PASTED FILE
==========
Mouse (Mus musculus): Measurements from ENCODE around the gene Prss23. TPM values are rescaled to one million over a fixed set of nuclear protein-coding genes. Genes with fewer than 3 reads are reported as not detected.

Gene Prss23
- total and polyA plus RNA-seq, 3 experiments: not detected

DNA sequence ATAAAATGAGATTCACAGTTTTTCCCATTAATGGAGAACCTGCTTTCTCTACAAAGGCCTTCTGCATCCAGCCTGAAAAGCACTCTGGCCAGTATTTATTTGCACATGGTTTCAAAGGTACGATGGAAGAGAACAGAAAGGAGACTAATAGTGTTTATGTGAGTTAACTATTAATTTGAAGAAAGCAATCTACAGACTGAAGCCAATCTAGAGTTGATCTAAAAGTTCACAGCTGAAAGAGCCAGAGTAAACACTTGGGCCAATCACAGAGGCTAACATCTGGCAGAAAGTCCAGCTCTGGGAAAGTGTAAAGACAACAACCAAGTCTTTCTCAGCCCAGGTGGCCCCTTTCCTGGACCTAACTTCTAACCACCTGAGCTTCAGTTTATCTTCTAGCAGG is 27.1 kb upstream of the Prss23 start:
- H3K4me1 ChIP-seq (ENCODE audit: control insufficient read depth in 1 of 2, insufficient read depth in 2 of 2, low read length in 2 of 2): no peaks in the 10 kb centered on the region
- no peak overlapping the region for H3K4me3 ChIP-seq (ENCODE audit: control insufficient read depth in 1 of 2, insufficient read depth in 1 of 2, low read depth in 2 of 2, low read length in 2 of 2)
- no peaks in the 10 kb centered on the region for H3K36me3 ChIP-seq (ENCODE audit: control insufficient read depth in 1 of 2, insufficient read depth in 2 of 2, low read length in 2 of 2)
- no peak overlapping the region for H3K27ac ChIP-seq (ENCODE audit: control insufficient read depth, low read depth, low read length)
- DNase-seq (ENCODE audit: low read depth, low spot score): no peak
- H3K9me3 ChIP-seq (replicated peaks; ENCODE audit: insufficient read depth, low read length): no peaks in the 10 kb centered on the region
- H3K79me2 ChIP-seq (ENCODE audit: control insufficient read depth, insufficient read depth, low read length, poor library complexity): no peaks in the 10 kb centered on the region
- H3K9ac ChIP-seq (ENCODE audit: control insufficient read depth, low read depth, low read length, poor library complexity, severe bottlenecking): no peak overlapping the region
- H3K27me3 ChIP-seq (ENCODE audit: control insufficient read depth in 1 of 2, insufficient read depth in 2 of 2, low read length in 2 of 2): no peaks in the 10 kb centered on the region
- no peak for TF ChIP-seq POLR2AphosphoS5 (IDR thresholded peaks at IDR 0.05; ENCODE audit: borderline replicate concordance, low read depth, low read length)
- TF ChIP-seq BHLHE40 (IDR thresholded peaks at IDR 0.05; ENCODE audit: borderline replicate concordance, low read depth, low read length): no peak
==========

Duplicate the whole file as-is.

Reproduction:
Mouse (Mus musculus): Measurements from ENCODE around the gene Prss23. TPM values are rescaled to one million over a fixed set of nuclear protein-coding genes. Genes with fewer than 3 reads are reported as not detected.

Gene Prss23
- total and polyA plus RNA-seq, 3 experiments: not detected

DNA sequence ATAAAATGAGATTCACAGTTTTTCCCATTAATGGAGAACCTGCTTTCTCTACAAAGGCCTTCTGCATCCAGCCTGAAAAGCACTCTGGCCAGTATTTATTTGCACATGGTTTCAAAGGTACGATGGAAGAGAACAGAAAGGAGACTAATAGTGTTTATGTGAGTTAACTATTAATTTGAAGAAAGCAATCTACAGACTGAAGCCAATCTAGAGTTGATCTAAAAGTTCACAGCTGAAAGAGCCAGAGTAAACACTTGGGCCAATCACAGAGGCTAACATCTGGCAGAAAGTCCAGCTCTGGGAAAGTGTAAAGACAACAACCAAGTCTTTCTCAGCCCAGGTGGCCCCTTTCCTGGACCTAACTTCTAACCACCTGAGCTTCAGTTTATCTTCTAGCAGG is 27.1 kb upstream of the Prss23 start:
- H3K4me1 ChIP-seq (ENCODE audit: control insufficient read depth in 1 of 2, insufficient read depth in 2 of 2, low read length in 2 of 2): no peaks in the 10 kb centered on the region
- no peak overlapping the region for H3K4me3 ChIP-seq (ENCODE audit: control insufficient read depth in 1 of 2, insufficient read depth in 1 of 2, low read depth in 2 of 2, low read length in 2 of 2)
- no peaks in the 10 kb centered on the region for H3K36me3 ChIP-seq (ENCODE audit: control insufficient read depth in 1 of 2, insufficient read depth in 2 of 2, low read length in 2 of 2)
- no peak overlapping the region for H3K27ac ChIP-seq (ENCODE audit: control insufficient read depth, low read depth, low read length)
- DNase-seq (ENCODE audit: low read depth, low spot score): no peak
- H3K9me3 ChIP-seq (replicated peaks; ENCODE audit: insufficient read depth, low read length): no peaks in the 10 kb centered on the region
- H3K79me2 ChIP-seq (ENCODE audit: control insufficient read depth, insufficient read depth, low read length, poor library complexity): no peaks in the 10 kb centered on the region
- H3K9ac ChIP-seq (ENCODE audit: control insufficient read depth, low read depth, low read length, poor library complexity, severe bottlenecking): no peak overlapping the region
- H3K27me3 ChIP-seq (ENCODE audit: control insufficient read depth in 1 of 2, insufficient read depth in 2 of 2, low read length in 2 of 2): no peaks in the 10 kb centered on the region
- no peak for TF ChIP-seq POLR2AphosphoS5 (IDR thresholded peaks at IDR 0.05; ENCODE audit: borderline replicate concordance, low read depth, low read length)
- TF ChIP-seq BHLHE40 (IDR thresholded peaks at IDR 0.05; ENCODE audit: borderline replicate concordance, low read depth, low read length): no peak